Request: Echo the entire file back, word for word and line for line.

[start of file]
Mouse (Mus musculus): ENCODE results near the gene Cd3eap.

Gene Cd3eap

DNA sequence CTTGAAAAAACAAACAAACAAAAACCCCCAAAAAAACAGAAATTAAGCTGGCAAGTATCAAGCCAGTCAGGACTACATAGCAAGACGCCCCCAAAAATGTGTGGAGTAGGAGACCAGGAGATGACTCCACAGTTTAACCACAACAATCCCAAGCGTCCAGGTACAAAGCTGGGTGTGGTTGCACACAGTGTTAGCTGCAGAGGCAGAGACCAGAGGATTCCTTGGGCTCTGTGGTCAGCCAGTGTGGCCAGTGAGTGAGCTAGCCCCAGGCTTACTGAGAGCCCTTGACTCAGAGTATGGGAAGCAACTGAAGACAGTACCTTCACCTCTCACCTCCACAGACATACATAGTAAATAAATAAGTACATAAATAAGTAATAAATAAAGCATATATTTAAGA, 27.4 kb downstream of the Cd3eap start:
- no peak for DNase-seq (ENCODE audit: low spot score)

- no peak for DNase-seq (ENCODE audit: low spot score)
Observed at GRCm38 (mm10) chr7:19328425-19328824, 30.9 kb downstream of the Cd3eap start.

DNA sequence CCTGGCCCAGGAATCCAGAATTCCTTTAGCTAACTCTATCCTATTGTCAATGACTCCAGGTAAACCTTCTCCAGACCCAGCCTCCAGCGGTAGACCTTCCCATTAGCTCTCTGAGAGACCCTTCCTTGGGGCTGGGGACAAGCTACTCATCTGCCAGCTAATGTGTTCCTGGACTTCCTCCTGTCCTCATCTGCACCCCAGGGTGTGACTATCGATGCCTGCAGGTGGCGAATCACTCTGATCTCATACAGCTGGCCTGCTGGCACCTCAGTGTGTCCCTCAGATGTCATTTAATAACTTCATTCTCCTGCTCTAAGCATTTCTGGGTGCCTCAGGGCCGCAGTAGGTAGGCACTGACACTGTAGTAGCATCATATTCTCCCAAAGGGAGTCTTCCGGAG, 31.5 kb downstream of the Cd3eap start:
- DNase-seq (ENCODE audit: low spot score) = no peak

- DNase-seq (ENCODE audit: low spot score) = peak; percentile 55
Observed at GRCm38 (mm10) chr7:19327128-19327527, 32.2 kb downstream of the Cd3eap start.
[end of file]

Mouse (Mus musculus): ENCODE results near the gene Cd3eap.

Gene Cd3eap

DNA sequence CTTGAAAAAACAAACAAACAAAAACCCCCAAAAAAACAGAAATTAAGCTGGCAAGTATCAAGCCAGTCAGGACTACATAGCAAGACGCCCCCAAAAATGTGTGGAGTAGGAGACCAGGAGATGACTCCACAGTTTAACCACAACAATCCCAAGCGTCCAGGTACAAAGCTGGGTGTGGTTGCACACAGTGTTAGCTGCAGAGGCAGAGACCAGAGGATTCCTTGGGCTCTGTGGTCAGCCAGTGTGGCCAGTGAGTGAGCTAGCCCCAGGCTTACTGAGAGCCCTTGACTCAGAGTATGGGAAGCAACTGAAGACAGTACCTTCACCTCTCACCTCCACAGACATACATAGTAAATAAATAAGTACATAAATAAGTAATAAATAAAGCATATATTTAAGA, 27.4 kb downstream of the Cd3eap start:
- no peak for DNase-seq (ENCODE audit: low spot score)

- no peak for DNase-seq (ENCODE audit: low spot score)
Observed at GRCm38 (mm10) chr7:19328425-19328824, 30.9 kb downstream of the Cd3eap start.

DNA sequence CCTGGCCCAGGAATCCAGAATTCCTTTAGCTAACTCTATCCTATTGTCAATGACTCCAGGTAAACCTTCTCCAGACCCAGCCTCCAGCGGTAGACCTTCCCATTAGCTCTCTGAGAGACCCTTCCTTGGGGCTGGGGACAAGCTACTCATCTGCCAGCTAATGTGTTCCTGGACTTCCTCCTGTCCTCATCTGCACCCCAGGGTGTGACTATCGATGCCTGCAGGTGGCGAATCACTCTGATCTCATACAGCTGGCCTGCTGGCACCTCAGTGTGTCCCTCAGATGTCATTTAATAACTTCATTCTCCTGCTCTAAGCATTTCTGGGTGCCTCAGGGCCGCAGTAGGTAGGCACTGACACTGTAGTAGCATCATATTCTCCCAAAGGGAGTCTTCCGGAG, 31.5 kb downstream of the Cd3eap start:
- DNase-seq (ENCODE audit: low spot score) = no peak

- DNase-seq (ENCODE audit: low spot score) = peak; percentile 55
Observed at GRCm38 (mm10) chr7:19327128-19327527, 32.2 kb downstream of the Cd3eap start.